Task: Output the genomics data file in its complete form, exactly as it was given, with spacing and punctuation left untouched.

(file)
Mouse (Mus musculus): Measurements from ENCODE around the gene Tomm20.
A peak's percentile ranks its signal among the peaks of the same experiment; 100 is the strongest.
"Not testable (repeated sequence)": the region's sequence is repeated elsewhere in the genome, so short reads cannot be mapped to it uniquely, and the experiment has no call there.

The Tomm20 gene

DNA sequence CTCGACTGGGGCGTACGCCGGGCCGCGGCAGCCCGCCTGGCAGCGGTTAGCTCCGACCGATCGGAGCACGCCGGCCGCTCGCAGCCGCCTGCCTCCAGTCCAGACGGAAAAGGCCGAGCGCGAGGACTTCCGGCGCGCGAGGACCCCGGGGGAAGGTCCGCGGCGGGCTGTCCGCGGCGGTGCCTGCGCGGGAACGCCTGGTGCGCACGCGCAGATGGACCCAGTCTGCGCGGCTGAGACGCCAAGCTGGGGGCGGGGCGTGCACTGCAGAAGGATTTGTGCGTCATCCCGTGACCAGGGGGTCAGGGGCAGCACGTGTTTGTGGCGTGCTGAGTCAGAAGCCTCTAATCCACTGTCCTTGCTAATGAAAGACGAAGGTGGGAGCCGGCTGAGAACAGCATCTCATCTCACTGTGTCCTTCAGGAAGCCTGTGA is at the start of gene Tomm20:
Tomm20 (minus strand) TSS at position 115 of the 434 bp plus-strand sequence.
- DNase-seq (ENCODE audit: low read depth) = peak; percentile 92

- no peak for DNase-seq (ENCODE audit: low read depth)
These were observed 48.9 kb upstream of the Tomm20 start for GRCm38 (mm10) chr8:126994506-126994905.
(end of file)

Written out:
Mouse (Mus musculus): Measurements from ENCODE around the gene Tomm20.
A peak's percentile ranks its signal among the peaks of the same experiment; 100 is the strongest.
"Not testable (repeated sequence)": the region's sequence is repeated elsewhere in the genome, so short reads cannot be mapped to it uniquely, and the experiment has no call there.

The Tomm20 gene

DNA sequence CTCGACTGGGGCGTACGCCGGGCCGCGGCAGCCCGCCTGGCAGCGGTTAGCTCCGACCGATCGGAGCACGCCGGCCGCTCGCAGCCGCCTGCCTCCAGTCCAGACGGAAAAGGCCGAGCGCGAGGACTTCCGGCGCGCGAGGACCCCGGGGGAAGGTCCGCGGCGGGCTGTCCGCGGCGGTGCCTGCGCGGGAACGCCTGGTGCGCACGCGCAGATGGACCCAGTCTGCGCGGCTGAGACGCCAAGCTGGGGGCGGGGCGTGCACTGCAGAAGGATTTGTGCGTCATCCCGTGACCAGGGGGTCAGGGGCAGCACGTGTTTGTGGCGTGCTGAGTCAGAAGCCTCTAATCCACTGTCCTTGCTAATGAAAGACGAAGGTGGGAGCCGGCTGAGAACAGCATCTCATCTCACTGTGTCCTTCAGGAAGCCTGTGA is at the start of gene Tomm20:
Tomm20 (minus strand) TSS at position 115 of the 434 bp plus-strand sequence.
- DNase-seq (ENCODE audit: low read depth) = peak; percentile 92

- no peak for DNase-seq (ENCODE audit: low read depth)
These were observed 48.9 kb upstream of the Tomm20 start for GRCm38 (mm10) chr8:126994506-126994905.